The last and final stages of Xanax withdrawal occur between 5 days and two weeks after the last dose was taken.
- Increased anxiety
If you or a loved one is struggling with Xanax misuse or dependence, there is hope. Effective and evidence-based treatment is available to help you safely navigate the symptoms of detox and withdrawal while pursuing the healthiest version of yourself.
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The term half-life refers to the timeline for a drug to decrease in your system by half. This timeline depends on how quickly the body breaks down and eliminates the substance but will be consistent regardless of the dose amount or how long you have been taking it.
For some substances, a half-life is a number of hours, whereas, for others, it could be days or even weeks. While each person will differ in the amount of time it takes for the effects to wear off, how long the substance remains in your system can be estimated by measuring the half-life.
For most adults, the half-life of 1 mg of Xanax is approximately 11 hours. This means 11 hours after taking Xanax, half of the substance has already been eliminated from the body.
What Drugs or Substances Could Cause Adverse Interactions With Xanax?
Every substance, whether natural or prescribed, has the potential to create adverse interactions when taken with other substances or medications. Xanax is no exception and is especially susceptible to negative drug interactions due to its depressant effects on the central nervous system.
Primarily, recovery providers and addiction clinicians will be concerned about the drugs that present major adverse interactions that should be avoided at all costs. Some of these substances include opioid painkillers (Norco, hydrocode, oxycodone, tramadol), other antidepressants, and alcohol.
After completing a medical detox program, there are a number of options for treating a dependence or addiction to Xanax or other benzodiazepine prescriptions. One of the highest levels of care for the most effective outcome is inpatient treatment. At Achieve Recovery Center, the next step down from inpatient treatment is a partial hospitalization program (PHP). In a PHP, you will receive compassionate daily care and treatment to help you safely navigate withdrawal and recovery.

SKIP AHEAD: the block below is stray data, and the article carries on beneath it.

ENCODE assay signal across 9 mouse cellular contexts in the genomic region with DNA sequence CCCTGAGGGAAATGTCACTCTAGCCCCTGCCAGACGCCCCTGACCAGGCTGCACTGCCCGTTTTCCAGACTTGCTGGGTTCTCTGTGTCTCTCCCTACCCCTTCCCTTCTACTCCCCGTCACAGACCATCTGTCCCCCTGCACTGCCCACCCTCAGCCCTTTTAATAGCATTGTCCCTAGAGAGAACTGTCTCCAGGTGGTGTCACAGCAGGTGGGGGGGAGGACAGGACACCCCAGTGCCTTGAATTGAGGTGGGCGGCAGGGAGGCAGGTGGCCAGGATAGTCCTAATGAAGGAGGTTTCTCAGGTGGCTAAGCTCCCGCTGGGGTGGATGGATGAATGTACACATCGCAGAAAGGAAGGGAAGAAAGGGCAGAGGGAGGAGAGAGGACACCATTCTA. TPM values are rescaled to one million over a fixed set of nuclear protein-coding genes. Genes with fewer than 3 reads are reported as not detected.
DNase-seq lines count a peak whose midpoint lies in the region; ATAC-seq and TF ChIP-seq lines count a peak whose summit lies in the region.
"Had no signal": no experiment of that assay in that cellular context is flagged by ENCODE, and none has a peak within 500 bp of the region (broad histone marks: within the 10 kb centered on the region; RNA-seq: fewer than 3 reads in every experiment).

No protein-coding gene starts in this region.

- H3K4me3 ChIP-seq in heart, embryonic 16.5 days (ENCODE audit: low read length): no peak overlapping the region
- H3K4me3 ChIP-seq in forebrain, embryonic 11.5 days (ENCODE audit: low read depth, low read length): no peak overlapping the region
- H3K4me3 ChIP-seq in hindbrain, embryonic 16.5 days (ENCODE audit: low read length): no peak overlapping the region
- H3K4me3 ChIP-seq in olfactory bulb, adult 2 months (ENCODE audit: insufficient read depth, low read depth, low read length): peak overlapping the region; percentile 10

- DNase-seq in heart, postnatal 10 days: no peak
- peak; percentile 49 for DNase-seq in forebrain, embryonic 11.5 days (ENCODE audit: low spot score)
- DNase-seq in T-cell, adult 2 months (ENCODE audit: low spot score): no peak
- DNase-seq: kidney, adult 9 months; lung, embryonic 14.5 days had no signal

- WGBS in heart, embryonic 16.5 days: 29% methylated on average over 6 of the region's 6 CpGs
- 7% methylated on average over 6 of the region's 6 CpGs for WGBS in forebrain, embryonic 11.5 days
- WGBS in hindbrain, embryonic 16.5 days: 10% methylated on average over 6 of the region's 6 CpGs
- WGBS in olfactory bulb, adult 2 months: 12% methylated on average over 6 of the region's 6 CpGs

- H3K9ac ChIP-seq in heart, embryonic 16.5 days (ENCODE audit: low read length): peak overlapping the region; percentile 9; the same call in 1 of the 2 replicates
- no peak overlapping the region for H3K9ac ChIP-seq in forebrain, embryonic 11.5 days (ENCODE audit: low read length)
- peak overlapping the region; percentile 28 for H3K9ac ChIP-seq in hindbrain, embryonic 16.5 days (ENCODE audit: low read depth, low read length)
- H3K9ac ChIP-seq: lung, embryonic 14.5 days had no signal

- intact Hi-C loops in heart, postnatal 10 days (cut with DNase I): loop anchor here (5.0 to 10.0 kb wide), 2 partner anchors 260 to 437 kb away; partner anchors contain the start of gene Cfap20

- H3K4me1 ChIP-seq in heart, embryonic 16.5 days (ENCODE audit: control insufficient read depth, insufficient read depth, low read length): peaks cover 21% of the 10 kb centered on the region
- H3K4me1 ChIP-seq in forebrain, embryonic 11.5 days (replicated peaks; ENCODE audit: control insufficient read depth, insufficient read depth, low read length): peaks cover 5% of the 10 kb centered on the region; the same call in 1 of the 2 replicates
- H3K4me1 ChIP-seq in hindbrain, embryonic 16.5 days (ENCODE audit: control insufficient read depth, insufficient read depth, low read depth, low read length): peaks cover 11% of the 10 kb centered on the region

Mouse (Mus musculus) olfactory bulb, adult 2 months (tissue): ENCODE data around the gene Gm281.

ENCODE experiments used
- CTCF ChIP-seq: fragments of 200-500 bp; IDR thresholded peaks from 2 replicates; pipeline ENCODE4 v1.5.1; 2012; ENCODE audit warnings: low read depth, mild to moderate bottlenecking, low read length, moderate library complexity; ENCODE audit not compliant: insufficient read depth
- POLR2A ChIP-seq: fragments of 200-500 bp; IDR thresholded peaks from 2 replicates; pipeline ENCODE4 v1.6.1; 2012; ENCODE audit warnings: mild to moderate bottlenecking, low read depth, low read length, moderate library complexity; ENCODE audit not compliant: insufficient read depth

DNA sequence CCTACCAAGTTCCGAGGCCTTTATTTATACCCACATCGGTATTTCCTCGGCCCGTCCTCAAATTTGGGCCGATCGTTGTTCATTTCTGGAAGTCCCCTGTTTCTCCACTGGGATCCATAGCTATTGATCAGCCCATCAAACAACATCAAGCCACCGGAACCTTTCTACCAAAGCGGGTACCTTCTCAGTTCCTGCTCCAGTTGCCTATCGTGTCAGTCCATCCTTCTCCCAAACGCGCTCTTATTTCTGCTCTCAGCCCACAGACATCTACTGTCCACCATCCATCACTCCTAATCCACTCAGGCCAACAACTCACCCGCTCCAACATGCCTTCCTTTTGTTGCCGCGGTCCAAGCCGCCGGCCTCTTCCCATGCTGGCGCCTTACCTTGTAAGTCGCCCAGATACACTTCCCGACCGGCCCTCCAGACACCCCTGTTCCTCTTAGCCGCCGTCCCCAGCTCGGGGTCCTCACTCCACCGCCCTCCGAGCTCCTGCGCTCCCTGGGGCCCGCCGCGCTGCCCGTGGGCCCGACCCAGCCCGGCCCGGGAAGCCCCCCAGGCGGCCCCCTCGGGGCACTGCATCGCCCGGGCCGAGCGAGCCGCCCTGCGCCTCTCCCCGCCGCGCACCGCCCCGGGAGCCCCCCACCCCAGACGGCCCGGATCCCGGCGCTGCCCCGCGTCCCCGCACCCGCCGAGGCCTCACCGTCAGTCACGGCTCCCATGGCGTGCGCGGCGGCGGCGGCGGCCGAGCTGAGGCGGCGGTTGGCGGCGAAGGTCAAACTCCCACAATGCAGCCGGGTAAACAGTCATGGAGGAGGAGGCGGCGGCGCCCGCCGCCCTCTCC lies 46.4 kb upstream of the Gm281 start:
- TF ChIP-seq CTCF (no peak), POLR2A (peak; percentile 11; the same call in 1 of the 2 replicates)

Once a partial hospitalization program has been completed, an intensive outpatient program or an outpatient program may be administered for ongoing support. As part of every level of care, you will receive an individualized treatment plan that is matched to your unique needs. In any treatment program, you will have the opportunity to participate in individual therapy sessions, group counseling, medication management, and other forms of holistic treatment.
How Long Do The Effects of Xanax Last?
Xanax remains in the system anywhere from 11 hours to several days. However, the calming and sedative effects only last between 8 to 12 hours in most cases. This number will vary based on individual metabolism rate, how high of a dose was taken, and how often it’s taken.
Are Benzo Withdrawal Symptoms Permanent?
No, benzo and Xanax withdrawal is not a permanent condition. However, some long-term health risks of using Xanax can have lasting effects.
Can Xanax Withdrawal Cause Brain Fog?
Yes, this is a common Xanax use and withdrawal symptom. Similar side effects include confusion, memory issues, hallucinations, and psychosis.
What Is Xanax Tapering?
Tapering is a gradual reduction in the dosage of a medication or substance. While each person’s tapering schedule will be unique to their individual needs, in most cases, the dose is reduced in increments over the course of a few weeks to avoid Xanax withdrawal.
What Is the Benzo Flu?
The Benzo flu refers to the symptoms of withdrawal that occur when someone abruptly stops or significantly reduces their use of benzodiazepines (BZDs), a class of psychoactive drugs. These symptoms can include anxiety, irritability, confusion, seizures, and sleep disorders.
What Is Considered Long-term Use of Benzodiazepines?
Long-term use of benzodiazepines is generally defined as six or more months of drug use. However, studies have used varying ranges that include one month to several years. The most common definition is the use of benzodiazepines for six months or longer during a year.
What Is The Closest Natural Thing to Xanax?
While there is no natural substance that is an exact equivalent of Xanax, there are certain natural remedies that may have calming effects similar to benzodiazepines. These include herbal remedies like chamomile or valerian root, as well as certain lifestyle practices such as deep meditation and regular physical activity.
Safely Navigate Xanax Withdrawal Symptoms With Recovery Treatment
At Achieve Wellness, we know that Xanax addiction, withdrawal, and recovery can be a challenging time. We’re ready with a full team of highly trained, qualified, and compassionate providers who will equip you with the treatment and coping skills you need to safely navigate this process, overcome substance abuse, and create a healthier future. Contact us today by calling (833) 680-0142.